A Call for Help! #marketing #outsidethebox #fantasy finding an audience | @Darrah_Glass

“I didn’t set out to create something problematic, yet somehow I ended up with a very long story divided into four books with teenage main characters who have lots of graphic sex in a historical setting featuring a non-historical version of slavery as a prominent fantasy element.Despite their ages, it’s definitely not  a YA book.

Despite the detailed 1900 setting, it’s not entirely historical because, hello, there are slaves. Because there are slaves, it’s a fantasy, but it’s certainly not classical fantasy with magic or dragons.  And despite the presence of slaves, it’s not a BDSM story.  All of these things are marketing problems.Of course, none of this seemed like it would be an issue while I was writing the books.”

via finding an audience | Darrah Glass.

Darrah is really hopeful she can strike up a dialogue with other authors who have successfully navigated the marketing of something that is quite outside any prescribed box. If you’ve got information or advice, click on through!

Experience Marketing Serials? Help Needed, Por Favor! #writing #publishing #help

My current manuscript is quite long, over 300k words, and, as such, is far too long for the market accustomed to novels that are more like 110k at the outside. However, the good news is, that the manuscript is structured in such a way that I believe it would work well as a serialized novel. Each part would be around 38k words and I’d price them accordingly.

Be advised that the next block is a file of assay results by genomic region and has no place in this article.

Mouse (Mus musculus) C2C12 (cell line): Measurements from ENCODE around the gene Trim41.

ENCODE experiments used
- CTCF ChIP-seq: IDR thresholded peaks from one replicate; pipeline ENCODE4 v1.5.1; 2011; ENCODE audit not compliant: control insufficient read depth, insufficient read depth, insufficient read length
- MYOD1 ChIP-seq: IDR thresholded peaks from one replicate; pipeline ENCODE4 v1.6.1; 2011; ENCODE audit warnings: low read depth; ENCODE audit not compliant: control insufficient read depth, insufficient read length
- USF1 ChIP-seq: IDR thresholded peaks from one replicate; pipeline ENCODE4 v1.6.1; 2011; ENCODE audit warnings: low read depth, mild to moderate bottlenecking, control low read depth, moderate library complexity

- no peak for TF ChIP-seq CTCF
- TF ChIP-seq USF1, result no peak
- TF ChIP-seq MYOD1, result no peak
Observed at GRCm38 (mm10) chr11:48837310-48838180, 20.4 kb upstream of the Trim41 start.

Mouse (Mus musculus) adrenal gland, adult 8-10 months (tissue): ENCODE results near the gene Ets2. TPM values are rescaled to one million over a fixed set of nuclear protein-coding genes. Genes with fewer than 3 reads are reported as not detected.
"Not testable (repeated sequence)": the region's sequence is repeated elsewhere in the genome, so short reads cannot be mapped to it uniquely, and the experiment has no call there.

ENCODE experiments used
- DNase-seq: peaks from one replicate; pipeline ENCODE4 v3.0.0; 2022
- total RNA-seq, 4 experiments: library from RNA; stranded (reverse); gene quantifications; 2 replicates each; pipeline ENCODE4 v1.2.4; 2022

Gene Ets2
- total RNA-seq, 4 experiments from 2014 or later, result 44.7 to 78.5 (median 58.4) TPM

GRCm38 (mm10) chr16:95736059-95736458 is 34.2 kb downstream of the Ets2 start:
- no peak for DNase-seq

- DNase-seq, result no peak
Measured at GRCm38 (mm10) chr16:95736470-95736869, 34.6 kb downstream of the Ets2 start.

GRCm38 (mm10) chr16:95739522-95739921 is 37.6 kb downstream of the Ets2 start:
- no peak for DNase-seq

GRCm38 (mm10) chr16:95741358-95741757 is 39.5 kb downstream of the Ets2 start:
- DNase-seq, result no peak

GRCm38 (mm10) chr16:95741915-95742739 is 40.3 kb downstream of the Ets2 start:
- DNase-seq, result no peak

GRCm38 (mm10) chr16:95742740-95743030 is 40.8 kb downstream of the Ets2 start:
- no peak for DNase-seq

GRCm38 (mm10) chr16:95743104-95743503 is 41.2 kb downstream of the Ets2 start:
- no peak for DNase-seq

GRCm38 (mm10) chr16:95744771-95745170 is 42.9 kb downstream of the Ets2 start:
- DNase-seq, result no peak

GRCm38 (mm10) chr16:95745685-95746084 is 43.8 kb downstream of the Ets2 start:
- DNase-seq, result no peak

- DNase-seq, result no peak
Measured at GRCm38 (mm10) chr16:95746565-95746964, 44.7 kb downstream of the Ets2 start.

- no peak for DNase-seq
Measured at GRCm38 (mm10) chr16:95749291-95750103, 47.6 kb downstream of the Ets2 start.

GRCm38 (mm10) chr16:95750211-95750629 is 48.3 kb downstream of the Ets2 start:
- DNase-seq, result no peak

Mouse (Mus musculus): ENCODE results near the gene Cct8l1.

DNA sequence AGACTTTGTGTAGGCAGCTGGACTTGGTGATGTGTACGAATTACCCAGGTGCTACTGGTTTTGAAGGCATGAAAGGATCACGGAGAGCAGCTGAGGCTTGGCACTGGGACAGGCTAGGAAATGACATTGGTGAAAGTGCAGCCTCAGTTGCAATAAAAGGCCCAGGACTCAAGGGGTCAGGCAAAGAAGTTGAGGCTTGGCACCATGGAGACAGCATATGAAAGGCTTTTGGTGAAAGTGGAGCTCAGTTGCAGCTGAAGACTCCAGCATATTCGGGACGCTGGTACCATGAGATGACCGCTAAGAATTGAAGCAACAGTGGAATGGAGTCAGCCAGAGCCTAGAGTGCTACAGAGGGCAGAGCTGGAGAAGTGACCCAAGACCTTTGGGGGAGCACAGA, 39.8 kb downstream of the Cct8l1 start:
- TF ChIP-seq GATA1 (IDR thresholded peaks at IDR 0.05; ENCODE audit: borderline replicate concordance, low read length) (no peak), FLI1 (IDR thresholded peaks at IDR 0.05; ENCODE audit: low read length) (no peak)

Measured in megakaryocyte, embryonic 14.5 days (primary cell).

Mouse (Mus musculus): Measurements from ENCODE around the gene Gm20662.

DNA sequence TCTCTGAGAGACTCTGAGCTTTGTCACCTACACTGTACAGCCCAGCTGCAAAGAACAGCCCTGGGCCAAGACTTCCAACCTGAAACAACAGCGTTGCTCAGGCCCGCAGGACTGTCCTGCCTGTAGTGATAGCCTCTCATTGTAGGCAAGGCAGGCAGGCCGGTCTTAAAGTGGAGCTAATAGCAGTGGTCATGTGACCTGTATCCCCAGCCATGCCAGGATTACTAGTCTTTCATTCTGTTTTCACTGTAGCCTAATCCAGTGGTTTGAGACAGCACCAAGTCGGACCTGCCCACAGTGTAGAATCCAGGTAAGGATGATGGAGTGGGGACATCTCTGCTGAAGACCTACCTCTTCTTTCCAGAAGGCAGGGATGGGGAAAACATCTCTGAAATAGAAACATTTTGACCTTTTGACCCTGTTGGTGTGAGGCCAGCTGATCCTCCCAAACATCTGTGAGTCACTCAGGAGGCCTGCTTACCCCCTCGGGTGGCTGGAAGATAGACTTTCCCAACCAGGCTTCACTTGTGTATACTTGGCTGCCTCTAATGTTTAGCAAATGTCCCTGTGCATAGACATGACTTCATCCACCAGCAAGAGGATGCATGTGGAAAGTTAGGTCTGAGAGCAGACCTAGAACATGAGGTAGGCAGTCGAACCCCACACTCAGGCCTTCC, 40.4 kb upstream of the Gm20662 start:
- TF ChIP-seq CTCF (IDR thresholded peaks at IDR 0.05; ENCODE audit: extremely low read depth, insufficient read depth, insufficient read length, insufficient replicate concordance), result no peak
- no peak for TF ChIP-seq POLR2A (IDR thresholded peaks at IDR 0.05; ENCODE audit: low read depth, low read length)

As I get closer to a completed product, I’m looking for some input and advice about serialization. Does anyone have experience with publishing a serial? And if so, could you offer any advice about what to do, what not to do, or pass on ideas for marketing, etc? Any input at all would be lovely and helpful!
In addition, I’m wondering if I’m overlooking an obvious way to sell subscriptions to the serial, so that someone can pay a set amount up front and receive each episode as it is put out, rather than having to count entirely on return traffic as each episode is released. I saw that Amazon has as service called Amazon Serials, but it requires pitching your idea to them, being accepted, etc, and I’m not sure I care to go that route. I’d rather do it on my own or find another service, unless someone knows something about Amazon Serials that I don’t. Surely there must be some obvious way to provide a subscription service for myself. Hopefully.
Again, any information or experience that might be shared would be wonderful. Thank you!